Mohammed al-Bajadi has long been a human rights activist in Saudi Arabia. Bajadi is credited with forming a coalition of loyal followers in the movement for civil and political rights. He is also the founder of the Saudi Association for Civil and Political Rights (ACPRA), an organization that the Saudi government refuses to recognize as a legitimate group.
In March of 2011, Bajadi was detained in the Qassim province following a protest over the detention of civilians accused of militant activity. Bajadi was charged with organizing the demonstration, supporting protests for pro-democracy and possession of illegal books.
According to members of ACPRA, Bajadi has gone on a hunger strike and is in deteriorating health as a result of refusing food and water. However, Mansour al-Turki, the spokesman for the Interior Ministry, counteracted the statement and insisted that Bajadi is in fine health.
Over the weekend, ACPRA went public with a letter written by Bajadi that was smuggled out of prison by a visitor who was seeing another inmate. In the letter, Bajadi says that he is moving forward with his hunger strike. He also purported that he was force fed at a prison hospital.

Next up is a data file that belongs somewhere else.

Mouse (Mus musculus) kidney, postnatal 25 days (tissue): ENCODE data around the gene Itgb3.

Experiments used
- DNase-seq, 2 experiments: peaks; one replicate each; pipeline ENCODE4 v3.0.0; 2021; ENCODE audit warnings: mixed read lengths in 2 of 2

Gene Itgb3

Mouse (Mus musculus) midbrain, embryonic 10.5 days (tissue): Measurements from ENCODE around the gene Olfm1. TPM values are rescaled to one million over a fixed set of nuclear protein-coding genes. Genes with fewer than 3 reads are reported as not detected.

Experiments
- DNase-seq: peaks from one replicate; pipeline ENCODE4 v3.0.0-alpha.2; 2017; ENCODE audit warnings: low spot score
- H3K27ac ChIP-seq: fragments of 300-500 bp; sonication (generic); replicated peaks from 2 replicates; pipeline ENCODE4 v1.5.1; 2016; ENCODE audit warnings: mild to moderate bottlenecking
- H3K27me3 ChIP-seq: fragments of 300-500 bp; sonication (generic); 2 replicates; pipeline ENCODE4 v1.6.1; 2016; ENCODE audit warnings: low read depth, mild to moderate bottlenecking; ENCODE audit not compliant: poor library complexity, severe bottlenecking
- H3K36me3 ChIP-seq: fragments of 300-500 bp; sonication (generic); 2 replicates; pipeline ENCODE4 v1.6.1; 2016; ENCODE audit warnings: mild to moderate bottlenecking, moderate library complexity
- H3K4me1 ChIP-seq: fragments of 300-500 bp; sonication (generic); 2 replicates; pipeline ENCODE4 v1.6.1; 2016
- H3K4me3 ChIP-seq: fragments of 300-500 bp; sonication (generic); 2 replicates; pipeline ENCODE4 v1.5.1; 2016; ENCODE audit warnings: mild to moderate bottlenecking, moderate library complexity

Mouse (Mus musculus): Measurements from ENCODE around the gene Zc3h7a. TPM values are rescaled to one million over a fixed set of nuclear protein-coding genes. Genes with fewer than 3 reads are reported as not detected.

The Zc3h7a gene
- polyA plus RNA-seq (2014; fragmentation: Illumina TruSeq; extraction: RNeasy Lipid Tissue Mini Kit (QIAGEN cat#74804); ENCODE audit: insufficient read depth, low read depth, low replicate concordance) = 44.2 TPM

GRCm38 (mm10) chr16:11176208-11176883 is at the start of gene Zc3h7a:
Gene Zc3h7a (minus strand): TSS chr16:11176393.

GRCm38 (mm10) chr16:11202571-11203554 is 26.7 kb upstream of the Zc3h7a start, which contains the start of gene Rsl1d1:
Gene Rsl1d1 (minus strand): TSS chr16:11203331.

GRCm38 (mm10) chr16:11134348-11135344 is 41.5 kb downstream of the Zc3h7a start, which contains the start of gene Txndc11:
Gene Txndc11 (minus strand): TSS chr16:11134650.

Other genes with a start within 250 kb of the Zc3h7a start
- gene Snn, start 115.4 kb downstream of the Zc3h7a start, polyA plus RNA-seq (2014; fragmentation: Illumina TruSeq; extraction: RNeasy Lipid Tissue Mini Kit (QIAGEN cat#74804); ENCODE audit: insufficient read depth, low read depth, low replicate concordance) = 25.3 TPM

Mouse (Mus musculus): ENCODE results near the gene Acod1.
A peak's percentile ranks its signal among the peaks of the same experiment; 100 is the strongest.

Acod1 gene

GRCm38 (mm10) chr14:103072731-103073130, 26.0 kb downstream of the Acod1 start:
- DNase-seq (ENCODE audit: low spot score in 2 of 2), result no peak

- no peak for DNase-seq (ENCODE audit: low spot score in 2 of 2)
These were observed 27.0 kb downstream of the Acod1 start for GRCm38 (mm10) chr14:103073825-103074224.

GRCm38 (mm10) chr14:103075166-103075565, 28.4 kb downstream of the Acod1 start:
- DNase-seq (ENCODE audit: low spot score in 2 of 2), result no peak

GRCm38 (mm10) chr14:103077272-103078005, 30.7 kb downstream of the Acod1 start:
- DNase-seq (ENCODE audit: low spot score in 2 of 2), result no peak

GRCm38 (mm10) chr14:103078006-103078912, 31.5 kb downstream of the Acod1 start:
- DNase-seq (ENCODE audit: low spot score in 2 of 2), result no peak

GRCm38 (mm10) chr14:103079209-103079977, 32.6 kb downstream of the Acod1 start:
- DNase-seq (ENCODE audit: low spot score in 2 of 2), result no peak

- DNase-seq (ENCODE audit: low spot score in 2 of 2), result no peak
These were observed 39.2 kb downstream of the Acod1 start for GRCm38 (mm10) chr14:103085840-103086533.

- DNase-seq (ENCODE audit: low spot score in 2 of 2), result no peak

Bajadiâ€™s supporters have been barred from visiting him. They continue to report on his health and announced that his sugar levels have dropped to dangerous levels. The interior ministry, however, continues to refute these claims and insists that Bajadi has been consuming his meals.
While Saudi Arabia has largely escaped the conflicts that are occurring throughout most of the Arab regions, the country has been consistently slammed for human rights violations. It holds a notorious reputation for adopting a zero tolerance attitude towards political dissenters. A report estimates that there are currently 30,000 political prisoners being held without being formally charged. Saudi officials have refuted the estimate and deny that there are such inmates in detention.
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